Thursday, October 20, 2011

Doctors favour junkies over smokers





Smokers should be so lucky as to have the political influence that heroin junkies clearly enjoy. When the Canadian government was pursuing its court challenge against Vancouver’s Insite safe injection clinic for heroin users—which it recently lost at the Supreme Court—dozens of doctors and scientists rose up to protest. Stephen Hwang, a top researcher at the University of Toronto, called the government’s hostility to Insite “an alarming example of a recent trend towards the increased politicization of science.”

Tobacco harm reduction is a much simpler matter than all that. You don’t even need clinics. What you do need is to acknowledge that there’s a stubborn portion of the population that—as above—is hard-core addicted to nicotine and that rather than writing them off or pretending that lecturing them will make them kick, our public health is better off by working to minimize the risks their addictions pose to their health and safety. And there are ways to do that. Promoting smokeless tobacco is a big one, since so much of the mortal danger that nicotine addicts risk comes from the carcinogens in smoking. E-cigarettes, or tobacco vapourizers, are another major improvement over smoking. And in Sweden, where millions of smokers have switched to a under-the-lip pouch of tobacco called snus, lung cancer rates and heart disease rates have fallen to some of the lowest in Europe. Just as with Insite, there is solid evidence showing that these lower risk products lead to increases in public health.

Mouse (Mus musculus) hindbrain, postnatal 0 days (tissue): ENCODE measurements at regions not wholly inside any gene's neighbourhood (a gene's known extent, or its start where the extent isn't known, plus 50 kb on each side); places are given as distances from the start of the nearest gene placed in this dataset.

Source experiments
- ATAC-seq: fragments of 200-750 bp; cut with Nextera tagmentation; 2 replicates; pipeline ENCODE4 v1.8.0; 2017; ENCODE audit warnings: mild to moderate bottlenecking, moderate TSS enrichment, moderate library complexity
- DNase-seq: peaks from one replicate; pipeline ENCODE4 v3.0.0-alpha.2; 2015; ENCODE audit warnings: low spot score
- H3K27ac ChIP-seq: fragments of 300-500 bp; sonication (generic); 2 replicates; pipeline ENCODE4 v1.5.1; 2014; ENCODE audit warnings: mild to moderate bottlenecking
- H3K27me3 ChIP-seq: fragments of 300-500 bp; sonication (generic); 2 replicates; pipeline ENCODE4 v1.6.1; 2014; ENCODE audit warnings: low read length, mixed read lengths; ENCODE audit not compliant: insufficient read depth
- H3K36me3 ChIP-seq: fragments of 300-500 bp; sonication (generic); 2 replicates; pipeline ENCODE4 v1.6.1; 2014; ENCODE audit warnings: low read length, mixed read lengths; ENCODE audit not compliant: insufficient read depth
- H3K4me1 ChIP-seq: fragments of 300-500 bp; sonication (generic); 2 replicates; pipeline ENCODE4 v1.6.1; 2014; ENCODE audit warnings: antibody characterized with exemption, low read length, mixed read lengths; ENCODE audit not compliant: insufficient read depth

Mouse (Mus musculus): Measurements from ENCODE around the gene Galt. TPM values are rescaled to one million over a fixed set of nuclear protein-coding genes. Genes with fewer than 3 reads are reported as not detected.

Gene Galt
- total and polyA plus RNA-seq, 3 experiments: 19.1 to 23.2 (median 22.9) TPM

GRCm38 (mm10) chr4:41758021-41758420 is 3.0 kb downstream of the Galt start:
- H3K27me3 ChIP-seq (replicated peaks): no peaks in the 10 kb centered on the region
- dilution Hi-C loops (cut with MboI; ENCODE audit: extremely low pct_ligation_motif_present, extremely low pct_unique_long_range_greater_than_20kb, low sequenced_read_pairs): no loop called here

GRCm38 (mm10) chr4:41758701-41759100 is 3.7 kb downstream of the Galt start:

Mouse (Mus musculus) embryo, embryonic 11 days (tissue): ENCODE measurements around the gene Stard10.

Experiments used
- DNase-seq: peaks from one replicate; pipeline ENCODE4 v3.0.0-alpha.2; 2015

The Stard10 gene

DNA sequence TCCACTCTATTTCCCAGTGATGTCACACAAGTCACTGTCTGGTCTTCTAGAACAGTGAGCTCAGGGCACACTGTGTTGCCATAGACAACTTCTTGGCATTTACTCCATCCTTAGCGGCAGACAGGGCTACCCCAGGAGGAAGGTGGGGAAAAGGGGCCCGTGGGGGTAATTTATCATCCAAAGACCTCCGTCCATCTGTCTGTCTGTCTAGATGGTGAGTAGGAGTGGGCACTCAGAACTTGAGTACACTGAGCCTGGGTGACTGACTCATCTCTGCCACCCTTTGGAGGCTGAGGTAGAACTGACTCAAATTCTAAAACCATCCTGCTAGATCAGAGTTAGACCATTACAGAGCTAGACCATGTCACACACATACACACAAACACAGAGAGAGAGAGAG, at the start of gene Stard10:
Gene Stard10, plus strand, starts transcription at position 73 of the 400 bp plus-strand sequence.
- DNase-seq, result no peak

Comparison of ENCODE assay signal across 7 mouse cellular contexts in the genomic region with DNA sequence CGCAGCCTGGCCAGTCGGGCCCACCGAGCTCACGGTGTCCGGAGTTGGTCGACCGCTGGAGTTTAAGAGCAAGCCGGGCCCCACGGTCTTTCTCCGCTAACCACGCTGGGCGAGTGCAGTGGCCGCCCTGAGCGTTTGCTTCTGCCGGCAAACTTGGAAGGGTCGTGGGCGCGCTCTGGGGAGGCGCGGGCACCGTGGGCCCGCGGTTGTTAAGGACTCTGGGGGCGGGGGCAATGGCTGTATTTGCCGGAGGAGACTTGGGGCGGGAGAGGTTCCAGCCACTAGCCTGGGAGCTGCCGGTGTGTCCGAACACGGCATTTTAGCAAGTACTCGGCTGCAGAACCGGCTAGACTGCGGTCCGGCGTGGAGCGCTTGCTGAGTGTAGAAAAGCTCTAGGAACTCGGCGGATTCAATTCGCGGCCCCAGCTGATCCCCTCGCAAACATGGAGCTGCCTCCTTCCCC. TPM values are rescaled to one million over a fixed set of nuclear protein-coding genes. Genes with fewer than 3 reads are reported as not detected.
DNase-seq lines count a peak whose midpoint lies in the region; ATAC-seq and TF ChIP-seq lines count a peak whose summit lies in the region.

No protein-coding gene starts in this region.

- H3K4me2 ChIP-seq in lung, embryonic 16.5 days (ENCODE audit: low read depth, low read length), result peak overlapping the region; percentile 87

As a 2007 paper published in the International Journal of Drug Policy concluded: “Applying harm reduction principles to public health policies on tobacco/nicotine is more than simply a rational and humane policy…It has the potential to lead to one of the greatest public health breakthroughs in human history by fundamentally changing the forecast of a billion cigarette-caused deaths this century.”

Yet all of these products have been dismissed out of hand by numerous public health groups who have determined, with the same resolve and naivetŠ¹ as the War on Drug types, to wipe all tobacco off the face of the earth. The American Cancer Association, the American Heart Association, and even the American Lung Association have ruled out promoting Tobacco Harm Reduction through comparatively safer products. Since, they say, all these products may still potentially contain some health risk—no matter how vanishingly minimal—they are condemned as unsafe substitutes.

Link to full article:  http://fullcomment.nationalpost.com/2011/10/14/kevin-libin-doctors-favour-junkies-over-smokers/

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